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We're adding an addition (garage with master suite) and we currently have a couple of drain lines installed on that side of the house but they need to be moved to install the addition. Typically, they don't want to install these on the front of the house becausethe drain lines coming down are ugly but I was thinking that since we're having the entire house sided at the same time it might be possible to install the drain lines in the wall instead to avoid the ugly lines on the outside of the house? Is this an alternative solution I'm not seeing?

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    Look at it this way: all your hot- and cold-water pipes are in the walls already. If there's sufficient clearance & not a bunch of cross-braces to drill thru, then what's a few more water-carrying pipes gonna matter? Aug 21, 2020 at 16:49
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    I mentioned going into drains if your new plumbing drains go close to those locations you could drain into them but would make sure you have good access because it’s not uncommon for condensate drains to get plugged if not regularly cleaned (the coils and pan).
    – Ed Beal
    Aug 22, 2020 at 14:50

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Yes you can run them in the wall. Most mini splits installed today have the drains and the high and low pressure refrigerant lines run on the exterior of the home so this is very normal and has been industry standard for decades to run the condensate out an exterior wall or into a drain. I would want to make sure the run was straight and you have the ability to clean it incase green gunkies grow in the line and creates plugs.

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These shouldn't have been done outside the wall to start with. They can run in the wall just like everything else does.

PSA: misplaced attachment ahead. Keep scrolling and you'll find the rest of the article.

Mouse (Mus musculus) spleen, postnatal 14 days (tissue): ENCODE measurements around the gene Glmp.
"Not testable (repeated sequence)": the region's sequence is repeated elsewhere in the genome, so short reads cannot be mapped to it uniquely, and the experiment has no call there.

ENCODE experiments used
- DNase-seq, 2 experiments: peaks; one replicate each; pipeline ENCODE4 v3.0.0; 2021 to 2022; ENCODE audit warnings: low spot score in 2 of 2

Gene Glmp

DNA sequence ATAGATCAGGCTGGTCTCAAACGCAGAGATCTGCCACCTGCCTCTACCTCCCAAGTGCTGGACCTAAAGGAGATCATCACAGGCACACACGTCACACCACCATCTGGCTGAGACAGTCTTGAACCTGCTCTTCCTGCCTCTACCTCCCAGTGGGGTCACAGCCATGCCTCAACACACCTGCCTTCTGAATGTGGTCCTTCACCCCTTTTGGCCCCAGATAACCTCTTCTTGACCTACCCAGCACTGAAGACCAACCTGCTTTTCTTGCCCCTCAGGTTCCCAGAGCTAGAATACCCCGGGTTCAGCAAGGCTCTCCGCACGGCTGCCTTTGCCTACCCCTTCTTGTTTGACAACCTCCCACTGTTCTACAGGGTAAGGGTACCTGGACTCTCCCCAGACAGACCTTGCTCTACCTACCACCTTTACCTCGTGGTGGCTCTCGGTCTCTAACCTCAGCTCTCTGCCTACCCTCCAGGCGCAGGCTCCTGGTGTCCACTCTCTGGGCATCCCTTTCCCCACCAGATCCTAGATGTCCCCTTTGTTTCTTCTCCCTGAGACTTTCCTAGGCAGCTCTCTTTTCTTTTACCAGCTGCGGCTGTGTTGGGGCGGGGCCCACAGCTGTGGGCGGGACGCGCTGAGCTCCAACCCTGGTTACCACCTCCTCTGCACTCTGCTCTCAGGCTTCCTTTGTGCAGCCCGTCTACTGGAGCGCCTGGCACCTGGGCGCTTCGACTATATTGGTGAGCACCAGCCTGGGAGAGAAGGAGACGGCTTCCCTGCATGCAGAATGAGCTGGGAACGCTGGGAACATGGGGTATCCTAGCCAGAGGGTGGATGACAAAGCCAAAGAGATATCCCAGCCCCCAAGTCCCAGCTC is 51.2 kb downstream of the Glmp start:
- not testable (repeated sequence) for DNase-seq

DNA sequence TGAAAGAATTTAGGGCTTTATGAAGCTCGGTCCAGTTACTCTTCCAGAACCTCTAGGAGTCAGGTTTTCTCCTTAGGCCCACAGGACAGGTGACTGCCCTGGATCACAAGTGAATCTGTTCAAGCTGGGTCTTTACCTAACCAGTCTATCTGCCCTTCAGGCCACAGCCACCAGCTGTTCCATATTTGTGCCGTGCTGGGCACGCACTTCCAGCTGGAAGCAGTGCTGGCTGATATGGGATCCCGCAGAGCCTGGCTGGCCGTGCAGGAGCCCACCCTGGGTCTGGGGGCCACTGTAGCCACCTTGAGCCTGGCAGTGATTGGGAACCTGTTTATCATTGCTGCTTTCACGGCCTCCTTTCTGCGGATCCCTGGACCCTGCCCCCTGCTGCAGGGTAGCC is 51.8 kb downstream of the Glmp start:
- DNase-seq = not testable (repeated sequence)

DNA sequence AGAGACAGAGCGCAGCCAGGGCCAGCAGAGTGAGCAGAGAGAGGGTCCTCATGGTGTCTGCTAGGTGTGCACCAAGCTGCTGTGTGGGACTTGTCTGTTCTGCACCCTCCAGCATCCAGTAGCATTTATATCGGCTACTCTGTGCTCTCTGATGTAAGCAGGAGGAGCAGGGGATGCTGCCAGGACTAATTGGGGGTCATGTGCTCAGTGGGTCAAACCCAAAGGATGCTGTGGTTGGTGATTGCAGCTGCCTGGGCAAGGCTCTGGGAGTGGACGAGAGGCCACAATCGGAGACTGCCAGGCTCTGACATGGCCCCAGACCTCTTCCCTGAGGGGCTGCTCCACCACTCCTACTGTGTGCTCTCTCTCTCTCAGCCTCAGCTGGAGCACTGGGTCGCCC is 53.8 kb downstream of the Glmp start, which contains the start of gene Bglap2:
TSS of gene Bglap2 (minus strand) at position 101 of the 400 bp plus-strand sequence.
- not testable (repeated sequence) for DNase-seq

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    They are always run outside as it's much easier and if they had to open up the wall to run them (remove siding, sheathing, etc) that would be very expensive. Aug 21, 2020 at 18:25
  • Man oh man, do these pipes just pop into the existence, so that when the house is built nobody knows that maybe just maybe those might come handy? If this is new-ish construction (last 20 years) - this is completely unexcusable stupidity. If this is a 50-year-old home then I might be willing to give them a break. These things don't have to be added after the fact, lol. Aug 21, 2020 at 18:28
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    Wow you have not been involved with very much construction have you? The last house I built has a condensate drain out the side of the home. Why? It is cheaper and code allows it. Who is going to pay 100+ dollars to put in a extra drain when the furnace is not located close to a drain they run it out the wall for 10$.
    – Ed Beal
    Aug 22, 2020 at 3:49
  • I thought I should add that air conditioning was not common until the 60’s it became affordable after ww2 with the boom in units by 53-55. Many of those early units were window units with central air becoming more popular than window ac units in the 70’s but still many homes still use window units. Today with mini splits many homes with all electric heating are converting to mini split systems as no duct work is needed.
    – Ed Beal
    Aug 22, 2020 at 18:38

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